PepsiCo is hoping its acquisition of SodaStream for $3.2bn will not only open up fresh ways of getting its products into consumers' homes, but will also advance the group's purpose-driven sustainability push.
Outgoing PepsiCo chief executive Indra Nooyi described the pairing with the Israeli firm – which sells machines and refillable gas cylinders so people can make fizzy drinks at home – as an "inspired match".
SodaStream will now have access to PepsiCo’s capabilities and resources to take the firm to "the next level".
With a range of healthier alternatives to traditional sodas, the purchase should go some way in helping PepsiCo respond to consumer demand for products that are better for both their bodies and the environment.
The move comes as the Mountain Dew owner is trying to strike the balance between pumping marketing spend into its flagship products and promoting healthier products to salve changing consumer appetites.
At the start of this year, PepsiCo said it would "double down" on marketing fizzy drinks brands like its namesake cola and Gatorade, after a focus on less sugary ranges saw its drinks division in the US – which accounts for a third of its business – perform the worst in Q4 of 2017, falling 3%.
'Beyond the bottle'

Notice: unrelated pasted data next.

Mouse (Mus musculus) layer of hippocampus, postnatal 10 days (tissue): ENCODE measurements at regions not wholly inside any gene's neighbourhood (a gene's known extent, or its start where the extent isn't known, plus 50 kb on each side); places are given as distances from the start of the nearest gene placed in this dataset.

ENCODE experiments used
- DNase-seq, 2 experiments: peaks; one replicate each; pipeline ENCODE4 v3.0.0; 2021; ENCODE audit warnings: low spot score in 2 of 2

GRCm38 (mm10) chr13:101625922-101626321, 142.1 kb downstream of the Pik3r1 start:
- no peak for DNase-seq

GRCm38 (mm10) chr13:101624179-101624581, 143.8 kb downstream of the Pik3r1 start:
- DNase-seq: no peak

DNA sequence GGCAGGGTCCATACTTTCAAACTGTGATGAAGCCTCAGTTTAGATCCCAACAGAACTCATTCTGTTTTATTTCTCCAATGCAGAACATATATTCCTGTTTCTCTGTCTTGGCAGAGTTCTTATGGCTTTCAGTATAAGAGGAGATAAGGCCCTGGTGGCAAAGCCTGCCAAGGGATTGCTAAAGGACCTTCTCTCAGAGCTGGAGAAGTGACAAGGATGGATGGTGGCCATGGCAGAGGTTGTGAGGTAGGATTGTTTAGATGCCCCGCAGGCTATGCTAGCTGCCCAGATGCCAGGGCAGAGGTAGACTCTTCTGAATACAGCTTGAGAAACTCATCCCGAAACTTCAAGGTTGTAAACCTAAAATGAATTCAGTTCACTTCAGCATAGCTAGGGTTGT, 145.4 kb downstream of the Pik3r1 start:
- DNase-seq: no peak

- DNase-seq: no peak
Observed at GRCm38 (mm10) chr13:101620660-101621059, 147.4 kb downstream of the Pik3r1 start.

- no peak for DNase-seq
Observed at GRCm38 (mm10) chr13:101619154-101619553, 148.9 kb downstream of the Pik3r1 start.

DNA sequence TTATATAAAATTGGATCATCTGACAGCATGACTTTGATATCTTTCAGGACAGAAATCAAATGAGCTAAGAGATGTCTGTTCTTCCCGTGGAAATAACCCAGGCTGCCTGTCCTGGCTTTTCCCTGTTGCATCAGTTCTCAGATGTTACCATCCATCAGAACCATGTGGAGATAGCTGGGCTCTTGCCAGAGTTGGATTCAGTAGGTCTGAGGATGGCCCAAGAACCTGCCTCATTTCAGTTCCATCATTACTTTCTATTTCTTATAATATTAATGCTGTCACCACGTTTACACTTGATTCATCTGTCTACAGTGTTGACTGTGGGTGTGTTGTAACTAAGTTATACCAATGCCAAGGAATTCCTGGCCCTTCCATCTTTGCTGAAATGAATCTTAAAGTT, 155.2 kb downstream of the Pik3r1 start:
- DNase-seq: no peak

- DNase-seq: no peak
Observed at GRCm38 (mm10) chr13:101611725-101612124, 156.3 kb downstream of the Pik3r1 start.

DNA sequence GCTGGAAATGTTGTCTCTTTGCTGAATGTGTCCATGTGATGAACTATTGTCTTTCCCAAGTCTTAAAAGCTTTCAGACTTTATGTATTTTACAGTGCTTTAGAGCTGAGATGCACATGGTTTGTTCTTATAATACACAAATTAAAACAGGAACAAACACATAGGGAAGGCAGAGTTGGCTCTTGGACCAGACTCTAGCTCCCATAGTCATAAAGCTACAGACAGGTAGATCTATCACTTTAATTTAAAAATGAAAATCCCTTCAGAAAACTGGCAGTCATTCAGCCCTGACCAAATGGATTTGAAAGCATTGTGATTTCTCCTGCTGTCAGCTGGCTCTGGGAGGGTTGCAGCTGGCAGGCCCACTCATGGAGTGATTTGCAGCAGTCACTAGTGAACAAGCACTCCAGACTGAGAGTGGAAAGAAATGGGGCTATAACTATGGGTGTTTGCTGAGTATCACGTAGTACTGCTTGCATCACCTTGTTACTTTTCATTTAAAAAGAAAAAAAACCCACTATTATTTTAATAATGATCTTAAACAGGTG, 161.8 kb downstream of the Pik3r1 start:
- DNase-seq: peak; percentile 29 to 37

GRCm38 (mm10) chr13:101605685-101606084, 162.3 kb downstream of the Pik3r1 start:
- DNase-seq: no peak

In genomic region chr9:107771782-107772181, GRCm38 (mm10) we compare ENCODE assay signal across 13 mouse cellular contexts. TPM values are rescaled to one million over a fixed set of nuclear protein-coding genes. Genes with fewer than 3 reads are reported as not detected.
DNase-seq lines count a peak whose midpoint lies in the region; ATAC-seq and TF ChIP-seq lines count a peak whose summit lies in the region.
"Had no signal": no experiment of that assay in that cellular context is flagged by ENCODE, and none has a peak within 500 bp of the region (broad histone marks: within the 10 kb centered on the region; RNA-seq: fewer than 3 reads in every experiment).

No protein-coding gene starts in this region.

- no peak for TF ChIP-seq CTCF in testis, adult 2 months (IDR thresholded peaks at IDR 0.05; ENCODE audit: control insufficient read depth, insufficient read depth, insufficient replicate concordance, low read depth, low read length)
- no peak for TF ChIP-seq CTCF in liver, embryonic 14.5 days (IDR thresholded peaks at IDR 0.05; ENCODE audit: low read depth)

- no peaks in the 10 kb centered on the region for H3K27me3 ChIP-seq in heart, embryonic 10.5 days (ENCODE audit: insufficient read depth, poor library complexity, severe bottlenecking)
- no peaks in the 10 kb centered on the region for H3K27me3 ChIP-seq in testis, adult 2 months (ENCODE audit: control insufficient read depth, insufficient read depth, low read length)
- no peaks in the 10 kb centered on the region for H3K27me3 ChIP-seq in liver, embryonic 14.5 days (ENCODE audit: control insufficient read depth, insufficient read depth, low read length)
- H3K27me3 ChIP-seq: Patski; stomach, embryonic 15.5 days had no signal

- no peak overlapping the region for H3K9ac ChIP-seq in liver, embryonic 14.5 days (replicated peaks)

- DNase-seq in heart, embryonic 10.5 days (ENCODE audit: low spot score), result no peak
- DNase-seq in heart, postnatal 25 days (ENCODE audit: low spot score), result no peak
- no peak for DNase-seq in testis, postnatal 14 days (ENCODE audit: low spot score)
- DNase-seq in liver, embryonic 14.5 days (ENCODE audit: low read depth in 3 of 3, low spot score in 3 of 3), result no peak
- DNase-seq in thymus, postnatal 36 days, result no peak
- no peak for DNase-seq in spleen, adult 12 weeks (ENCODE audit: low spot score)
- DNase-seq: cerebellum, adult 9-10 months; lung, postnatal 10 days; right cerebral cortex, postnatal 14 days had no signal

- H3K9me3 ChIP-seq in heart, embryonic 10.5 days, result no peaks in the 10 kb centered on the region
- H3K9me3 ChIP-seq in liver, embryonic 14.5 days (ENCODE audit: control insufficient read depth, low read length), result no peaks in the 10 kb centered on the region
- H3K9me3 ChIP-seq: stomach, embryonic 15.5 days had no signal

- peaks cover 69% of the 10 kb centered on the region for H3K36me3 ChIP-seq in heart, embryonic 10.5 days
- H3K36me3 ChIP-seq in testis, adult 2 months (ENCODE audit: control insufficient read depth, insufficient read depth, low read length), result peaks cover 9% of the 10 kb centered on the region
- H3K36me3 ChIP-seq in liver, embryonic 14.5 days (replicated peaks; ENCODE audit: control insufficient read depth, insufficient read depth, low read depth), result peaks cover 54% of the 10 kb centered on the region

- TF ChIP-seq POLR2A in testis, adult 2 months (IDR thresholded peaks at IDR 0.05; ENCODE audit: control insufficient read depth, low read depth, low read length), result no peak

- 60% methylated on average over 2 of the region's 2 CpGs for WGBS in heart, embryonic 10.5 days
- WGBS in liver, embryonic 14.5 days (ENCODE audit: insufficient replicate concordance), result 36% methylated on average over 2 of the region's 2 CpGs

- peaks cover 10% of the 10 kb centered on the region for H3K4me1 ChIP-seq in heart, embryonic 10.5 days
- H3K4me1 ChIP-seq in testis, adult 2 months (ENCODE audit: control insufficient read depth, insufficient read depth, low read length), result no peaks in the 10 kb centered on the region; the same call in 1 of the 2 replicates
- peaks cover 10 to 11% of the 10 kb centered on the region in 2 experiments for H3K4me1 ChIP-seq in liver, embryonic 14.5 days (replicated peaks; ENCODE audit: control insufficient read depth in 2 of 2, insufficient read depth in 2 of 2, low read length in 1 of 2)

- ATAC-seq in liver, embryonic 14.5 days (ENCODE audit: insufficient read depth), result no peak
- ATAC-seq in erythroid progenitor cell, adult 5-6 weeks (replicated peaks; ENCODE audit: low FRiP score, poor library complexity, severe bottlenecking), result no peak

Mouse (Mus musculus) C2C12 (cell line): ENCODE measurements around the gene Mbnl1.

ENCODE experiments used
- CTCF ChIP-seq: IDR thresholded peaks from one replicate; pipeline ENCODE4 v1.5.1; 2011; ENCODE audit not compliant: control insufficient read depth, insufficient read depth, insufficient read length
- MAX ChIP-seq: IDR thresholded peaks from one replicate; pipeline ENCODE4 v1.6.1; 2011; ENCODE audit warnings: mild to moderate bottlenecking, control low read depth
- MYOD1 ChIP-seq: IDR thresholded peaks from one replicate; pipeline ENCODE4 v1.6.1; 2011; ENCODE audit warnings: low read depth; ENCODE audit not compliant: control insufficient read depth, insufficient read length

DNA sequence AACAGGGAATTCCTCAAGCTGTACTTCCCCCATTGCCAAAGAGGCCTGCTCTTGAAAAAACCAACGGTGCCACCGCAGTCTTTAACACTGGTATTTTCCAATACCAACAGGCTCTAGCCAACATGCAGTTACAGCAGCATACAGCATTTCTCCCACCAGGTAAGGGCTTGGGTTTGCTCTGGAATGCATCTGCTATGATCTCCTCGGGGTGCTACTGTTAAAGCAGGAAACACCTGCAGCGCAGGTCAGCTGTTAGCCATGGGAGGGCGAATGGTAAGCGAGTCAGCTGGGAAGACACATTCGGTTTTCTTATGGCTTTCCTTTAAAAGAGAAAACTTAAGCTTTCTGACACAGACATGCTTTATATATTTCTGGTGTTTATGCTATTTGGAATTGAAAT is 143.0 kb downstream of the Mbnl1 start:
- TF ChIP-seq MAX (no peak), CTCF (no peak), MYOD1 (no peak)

In recent years, SodaStream's marketing has been focused on its potential as an alternative to single-use plastics.
Nooyi said that the company's strategy on reducing waste was "well-aligned" with PepsiCo's own 'Performance with Purpose' drive which seeks to deliver long-term growth for the business alongside making "a positive imprint on society and the environment".
To do this, Pepsi has been working on a number of initiatives including a collab with The Recycling Partnership to reverse the decline in US residential recycling rates over the next five years.
PepsiCo exec Ramon Laguarta, who is set to replace Nooyi in the top job come October, said: "SodaStream is highly complementary and incremental to our business, adding to our growing water portfolio, while catalysing our ability to offer personalised in-home beverage solutions around the world."
He added that the acquisition dovetailed with Pepsi's strategy to "reach consumers beyond the bottle".
"Today marks an important milestone in the SodaStream journey," said Daniel Birnbaum, SodaStream's chief executive in a statement. “It is validation of our mission to bring healthy, convenient and environmentally friendly beverage solutions to consumers around the world.”
As a business, SodaStream has faced its fair share of controversies.
In 2014 a Super Bowl spot featuring actor Scarlett Johansson was banned by Fox for making reference to both Coca-Cola and Pepsi.
The same ad then caused further furore when criticism was leveled at Oxfam for working with Johansson as an ambassador when she had associated herself with SodaStream. The charity came under fire from pro-Palestinian campaigners because the drinks firm had a factory in a disputed Israeli settlement in the West Bank territory.
The row prompted Johansson to step down from her Oxfam role, citing "a fundamental difference of opinion".
In 2015 SodaStream closed down its West Bank factory and moved to Israel’s Negev Desert.